Bruges is one of the best preserved medieval cities in the world thanks to the fact that it didn’t become a popular tourist destination until the late nineteenth century. It was founded during the eleventh century surrounding a fortress established as long ago as the ninth century.
Until the fifteenth century Bruges (Brugges in Dutch) was one of the wealthiest cities on the continent due to a strategic location and thirst for trade in goods such as fabrics, Portuguese spices, and grains and wines from Normandy. Like Venice, the town is canal-based, and it rapidly transformed into one of the most important commercial centres in the North of Europe.
At the end of the fifteenth century the Zwin channel that had been responsible for the city’s good fortune began to stilt and Bruges fell into decline.
At the end of the nineteenth and beginning of the twentieth centuries, Bruges was run down and poverty-stricken. However over this time it was completely restored, and quickly became a fashionable tourist destination.
Currently, over 7.8 million people visit the Bruge’s cobbled streets every year, making it into the country’s most visited town, above even Brussels. Bruges is the capital of the province of West Flanders and was declared a UNESCO World Heritage Site in 2000.
Things to see and do in Bruges
Although Bruges is a small city and it is difficult for visitors to miss its top attractions, this is a list of the monuments you must visit:
- The Markt: Known as the Market Square in English, is the heart of Bruges where a market is set up every Saturday.
- Belfry of Bruges: Known in Dutch as the Belfort. It is a medieval bell tower in the centre of the city that stands 272 feet (83 m) tall. It also offers the best views of the Bruges if you decide to climb its 365 steps.
- Burg Square: This is the second most important square in Bruges and is nearly as beautiful as The Markt.
- Stadhuis: Is Bruges’ Town Hall and is one of the city’s landmarks. Its façade was built at the end of the fourteenth century.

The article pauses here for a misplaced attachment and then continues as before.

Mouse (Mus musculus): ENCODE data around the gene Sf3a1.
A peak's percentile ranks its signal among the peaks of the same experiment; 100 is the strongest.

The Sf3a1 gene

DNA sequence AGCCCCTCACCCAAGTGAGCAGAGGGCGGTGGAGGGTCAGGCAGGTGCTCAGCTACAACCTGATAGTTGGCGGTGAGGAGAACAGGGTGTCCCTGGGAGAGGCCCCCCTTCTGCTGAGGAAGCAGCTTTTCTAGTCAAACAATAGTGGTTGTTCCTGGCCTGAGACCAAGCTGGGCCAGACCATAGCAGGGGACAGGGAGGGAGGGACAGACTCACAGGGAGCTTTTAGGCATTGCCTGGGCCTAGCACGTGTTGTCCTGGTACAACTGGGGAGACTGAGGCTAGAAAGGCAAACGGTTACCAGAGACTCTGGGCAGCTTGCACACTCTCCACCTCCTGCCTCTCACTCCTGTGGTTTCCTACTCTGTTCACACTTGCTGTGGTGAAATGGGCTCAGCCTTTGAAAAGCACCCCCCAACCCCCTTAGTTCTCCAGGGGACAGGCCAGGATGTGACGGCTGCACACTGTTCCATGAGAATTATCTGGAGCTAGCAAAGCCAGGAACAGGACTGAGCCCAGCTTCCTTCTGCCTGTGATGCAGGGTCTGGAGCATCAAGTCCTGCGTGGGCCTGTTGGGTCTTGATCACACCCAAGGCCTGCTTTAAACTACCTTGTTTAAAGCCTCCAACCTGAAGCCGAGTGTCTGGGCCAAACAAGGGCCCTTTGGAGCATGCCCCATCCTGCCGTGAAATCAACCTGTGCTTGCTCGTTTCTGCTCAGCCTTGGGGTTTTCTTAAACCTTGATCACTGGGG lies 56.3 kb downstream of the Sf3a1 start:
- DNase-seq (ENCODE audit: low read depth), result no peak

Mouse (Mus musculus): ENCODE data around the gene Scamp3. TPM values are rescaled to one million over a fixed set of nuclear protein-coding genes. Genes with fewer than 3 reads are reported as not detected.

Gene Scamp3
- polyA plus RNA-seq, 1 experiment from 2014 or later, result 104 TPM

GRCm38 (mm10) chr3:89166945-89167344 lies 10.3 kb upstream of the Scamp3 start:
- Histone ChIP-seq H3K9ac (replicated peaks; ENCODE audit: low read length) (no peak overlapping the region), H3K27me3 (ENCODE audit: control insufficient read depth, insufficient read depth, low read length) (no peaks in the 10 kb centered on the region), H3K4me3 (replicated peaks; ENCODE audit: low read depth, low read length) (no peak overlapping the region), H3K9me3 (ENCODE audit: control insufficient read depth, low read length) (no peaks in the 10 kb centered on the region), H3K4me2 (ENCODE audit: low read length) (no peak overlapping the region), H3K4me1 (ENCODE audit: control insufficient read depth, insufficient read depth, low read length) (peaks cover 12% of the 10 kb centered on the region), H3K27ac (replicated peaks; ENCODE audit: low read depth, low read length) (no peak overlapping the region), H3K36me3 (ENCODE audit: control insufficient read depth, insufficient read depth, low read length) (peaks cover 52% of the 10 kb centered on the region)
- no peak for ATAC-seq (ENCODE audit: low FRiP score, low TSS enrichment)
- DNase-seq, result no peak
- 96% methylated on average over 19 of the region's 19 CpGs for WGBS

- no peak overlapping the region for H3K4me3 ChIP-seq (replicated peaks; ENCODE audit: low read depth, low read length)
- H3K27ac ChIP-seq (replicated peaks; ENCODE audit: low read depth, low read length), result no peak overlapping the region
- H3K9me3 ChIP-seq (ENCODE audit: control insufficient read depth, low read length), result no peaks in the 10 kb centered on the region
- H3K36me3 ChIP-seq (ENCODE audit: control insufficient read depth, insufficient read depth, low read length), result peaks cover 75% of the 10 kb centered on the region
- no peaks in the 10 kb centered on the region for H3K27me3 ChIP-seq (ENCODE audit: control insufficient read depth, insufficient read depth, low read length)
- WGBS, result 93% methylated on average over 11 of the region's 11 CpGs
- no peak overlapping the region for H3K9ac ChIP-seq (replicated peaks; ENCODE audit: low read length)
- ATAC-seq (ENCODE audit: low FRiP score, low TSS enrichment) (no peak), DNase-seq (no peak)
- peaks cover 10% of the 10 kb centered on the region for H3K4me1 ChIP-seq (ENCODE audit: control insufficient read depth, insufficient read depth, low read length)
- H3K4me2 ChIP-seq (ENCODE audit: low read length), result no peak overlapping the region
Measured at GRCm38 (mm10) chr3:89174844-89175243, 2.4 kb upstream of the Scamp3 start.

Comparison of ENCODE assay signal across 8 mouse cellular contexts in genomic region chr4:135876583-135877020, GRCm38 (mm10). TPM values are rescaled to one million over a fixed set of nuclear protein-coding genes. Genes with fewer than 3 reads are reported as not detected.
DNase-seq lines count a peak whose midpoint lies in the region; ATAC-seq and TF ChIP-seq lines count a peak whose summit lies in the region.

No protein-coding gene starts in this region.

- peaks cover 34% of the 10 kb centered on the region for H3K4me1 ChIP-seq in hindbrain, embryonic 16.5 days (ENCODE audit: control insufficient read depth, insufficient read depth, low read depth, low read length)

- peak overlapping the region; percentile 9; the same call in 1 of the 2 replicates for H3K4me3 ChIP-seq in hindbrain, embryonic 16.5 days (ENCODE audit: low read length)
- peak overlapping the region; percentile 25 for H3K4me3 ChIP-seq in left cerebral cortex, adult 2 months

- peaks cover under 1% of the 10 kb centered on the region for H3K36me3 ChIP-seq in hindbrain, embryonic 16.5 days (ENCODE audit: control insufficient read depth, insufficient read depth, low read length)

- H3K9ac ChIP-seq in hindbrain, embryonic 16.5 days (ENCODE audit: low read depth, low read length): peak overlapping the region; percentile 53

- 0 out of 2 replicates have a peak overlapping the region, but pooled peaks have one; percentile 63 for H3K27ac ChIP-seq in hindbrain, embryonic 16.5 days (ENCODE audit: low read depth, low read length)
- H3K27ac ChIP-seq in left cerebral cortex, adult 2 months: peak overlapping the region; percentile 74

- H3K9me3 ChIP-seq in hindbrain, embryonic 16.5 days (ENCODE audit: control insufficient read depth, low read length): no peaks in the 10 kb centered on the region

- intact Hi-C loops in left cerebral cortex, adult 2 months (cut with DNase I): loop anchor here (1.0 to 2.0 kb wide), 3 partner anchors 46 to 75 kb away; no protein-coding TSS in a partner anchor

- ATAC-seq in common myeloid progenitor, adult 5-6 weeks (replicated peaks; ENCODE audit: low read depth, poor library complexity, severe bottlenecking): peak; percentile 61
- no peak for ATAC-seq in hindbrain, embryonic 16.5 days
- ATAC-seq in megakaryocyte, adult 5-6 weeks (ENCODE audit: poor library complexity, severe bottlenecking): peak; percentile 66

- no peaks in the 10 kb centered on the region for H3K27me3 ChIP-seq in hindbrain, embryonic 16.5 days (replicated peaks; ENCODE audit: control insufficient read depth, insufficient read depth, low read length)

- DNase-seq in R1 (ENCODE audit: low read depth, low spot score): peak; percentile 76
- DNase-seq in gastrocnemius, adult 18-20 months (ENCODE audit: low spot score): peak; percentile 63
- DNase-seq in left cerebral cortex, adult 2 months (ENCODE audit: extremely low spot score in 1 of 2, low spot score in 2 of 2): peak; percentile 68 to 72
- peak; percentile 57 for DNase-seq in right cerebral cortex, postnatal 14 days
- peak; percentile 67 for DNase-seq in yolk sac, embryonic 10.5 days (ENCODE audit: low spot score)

- Onze-Lieve-Vrouwekerk: Church of Our Lady is the most renowned temple in Bruges and its spire standing 400 ft (122 m) tall is the highest in Belgium.
If you’d like to visit a few museums while you’re in Bruges, we recommend the Gruuthusemuseum, a medieval mansion, offering a glimpse back in time. Another good museum is the Groeningemuseum, Bruges’ most important art museum. And If you have enough time, we suggest taking a boat tour through the famous canals.
How much time to spend in Bruges
Bruges is a remarkable town but quite small, so you will only need from half a day to a whole day to explore this medieval masterpiece. We recommend spending the night in Brussels instead of Bruges, since the hotel prices are more expensive.
How to get to Bruges
Although you can take a bus or rent a car, the best option is to either take the train or book a guided tour of the city:
- Guided tour: We highly recommend this option. For just € 32 (US$ 38) you will get transport included, an English-speaking guide and four hours to visit Bruges by yourself. If you would like to book an organized tour to Bruges, click here. If you would like to visit Bruges and Ghent in the same day, we also offer this guided tour.
- Train: The fastest and easiest option for those who prefer to see Bruges by themselves. The price of a ticket from any of the train stations in Brussels to Bruges is € 14.30 (US$ 17) and it takes approximately one hour.
Guided Tour in English
If you haven’t booked the tour from Brussels but would like to get a guided tour of the city in English, we offer a 3-hour tour for € 10 (US$ 11.90) per person and also a free tour.